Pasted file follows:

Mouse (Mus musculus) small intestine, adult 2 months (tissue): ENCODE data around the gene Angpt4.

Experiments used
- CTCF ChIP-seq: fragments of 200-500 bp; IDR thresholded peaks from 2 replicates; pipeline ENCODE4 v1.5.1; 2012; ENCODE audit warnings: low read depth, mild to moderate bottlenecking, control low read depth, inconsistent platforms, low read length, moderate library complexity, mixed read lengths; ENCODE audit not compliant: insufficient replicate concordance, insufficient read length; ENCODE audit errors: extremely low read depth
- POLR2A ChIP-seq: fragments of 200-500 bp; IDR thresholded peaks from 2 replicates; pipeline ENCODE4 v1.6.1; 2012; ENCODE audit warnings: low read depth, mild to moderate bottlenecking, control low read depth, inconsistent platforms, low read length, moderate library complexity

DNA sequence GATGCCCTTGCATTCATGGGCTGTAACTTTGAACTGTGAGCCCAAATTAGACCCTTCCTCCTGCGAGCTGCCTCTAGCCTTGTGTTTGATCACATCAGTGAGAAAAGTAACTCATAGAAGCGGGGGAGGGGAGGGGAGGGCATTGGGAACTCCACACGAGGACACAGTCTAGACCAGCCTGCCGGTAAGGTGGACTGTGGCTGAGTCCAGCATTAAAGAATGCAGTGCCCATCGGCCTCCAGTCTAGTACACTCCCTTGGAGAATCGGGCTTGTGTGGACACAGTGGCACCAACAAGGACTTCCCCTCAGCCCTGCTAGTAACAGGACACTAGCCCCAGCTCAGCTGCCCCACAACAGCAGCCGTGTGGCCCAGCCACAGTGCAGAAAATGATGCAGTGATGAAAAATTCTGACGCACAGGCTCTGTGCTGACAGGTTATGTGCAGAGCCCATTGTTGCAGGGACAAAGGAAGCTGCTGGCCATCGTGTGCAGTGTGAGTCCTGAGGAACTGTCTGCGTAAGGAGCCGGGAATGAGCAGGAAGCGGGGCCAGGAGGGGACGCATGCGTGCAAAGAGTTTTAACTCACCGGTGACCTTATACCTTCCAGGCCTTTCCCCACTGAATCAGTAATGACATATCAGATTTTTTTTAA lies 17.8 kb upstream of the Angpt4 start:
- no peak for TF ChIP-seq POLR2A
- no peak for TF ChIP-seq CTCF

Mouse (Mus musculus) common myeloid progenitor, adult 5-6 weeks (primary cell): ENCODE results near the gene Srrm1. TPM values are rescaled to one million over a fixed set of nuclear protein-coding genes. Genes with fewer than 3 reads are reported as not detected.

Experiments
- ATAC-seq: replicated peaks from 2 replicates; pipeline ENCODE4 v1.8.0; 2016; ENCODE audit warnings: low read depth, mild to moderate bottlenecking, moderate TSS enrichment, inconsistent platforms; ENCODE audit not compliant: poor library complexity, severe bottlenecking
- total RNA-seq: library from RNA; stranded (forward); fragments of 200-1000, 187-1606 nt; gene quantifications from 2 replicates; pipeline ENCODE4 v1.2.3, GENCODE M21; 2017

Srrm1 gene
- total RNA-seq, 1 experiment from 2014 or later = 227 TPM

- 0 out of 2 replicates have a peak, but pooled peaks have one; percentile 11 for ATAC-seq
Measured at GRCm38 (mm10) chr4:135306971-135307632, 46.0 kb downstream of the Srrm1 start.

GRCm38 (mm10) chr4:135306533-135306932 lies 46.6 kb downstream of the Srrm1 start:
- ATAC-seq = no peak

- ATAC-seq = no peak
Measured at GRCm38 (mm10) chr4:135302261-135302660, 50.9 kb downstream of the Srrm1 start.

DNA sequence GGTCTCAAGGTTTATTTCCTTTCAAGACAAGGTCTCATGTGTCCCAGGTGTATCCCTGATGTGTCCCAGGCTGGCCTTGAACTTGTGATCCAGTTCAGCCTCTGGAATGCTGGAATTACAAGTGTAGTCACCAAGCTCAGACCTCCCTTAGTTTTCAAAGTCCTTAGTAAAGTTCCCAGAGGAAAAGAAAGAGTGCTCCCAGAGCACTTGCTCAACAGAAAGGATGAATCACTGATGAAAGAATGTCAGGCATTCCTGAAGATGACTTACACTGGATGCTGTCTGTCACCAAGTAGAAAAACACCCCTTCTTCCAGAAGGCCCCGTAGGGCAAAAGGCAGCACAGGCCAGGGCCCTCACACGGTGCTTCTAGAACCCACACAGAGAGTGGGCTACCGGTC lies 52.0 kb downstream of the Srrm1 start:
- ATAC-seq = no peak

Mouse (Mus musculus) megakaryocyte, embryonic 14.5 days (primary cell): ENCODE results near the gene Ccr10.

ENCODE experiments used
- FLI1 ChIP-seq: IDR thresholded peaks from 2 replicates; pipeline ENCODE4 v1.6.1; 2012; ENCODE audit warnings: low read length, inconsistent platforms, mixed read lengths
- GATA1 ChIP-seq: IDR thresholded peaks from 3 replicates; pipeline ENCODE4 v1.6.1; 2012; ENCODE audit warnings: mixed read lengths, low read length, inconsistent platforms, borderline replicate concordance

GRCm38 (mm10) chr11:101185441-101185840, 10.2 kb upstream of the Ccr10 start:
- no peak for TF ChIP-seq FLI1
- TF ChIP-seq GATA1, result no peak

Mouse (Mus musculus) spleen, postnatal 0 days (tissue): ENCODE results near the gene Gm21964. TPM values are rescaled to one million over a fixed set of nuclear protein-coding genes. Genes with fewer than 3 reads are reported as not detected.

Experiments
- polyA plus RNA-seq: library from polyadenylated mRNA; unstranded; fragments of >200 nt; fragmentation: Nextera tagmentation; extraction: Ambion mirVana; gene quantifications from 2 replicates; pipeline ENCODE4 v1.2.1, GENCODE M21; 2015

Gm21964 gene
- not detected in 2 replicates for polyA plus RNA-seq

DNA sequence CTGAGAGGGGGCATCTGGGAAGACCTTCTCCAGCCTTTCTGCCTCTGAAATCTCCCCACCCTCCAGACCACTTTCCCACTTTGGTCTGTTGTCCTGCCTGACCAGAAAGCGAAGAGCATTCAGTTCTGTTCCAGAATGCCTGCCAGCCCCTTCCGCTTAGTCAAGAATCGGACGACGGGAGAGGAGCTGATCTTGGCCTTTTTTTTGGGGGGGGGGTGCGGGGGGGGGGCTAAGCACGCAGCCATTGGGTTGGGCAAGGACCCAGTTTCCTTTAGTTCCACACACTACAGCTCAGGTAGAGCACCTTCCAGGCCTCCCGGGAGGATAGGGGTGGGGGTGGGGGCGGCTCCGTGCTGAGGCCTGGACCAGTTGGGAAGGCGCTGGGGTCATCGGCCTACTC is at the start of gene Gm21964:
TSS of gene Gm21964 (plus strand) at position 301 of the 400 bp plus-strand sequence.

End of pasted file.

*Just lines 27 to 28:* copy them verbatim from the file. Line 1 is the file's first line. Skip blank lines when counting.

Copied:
- no peak for TF ChIP-seq FLI1
- TF ChIP-seq GATA1, result no peak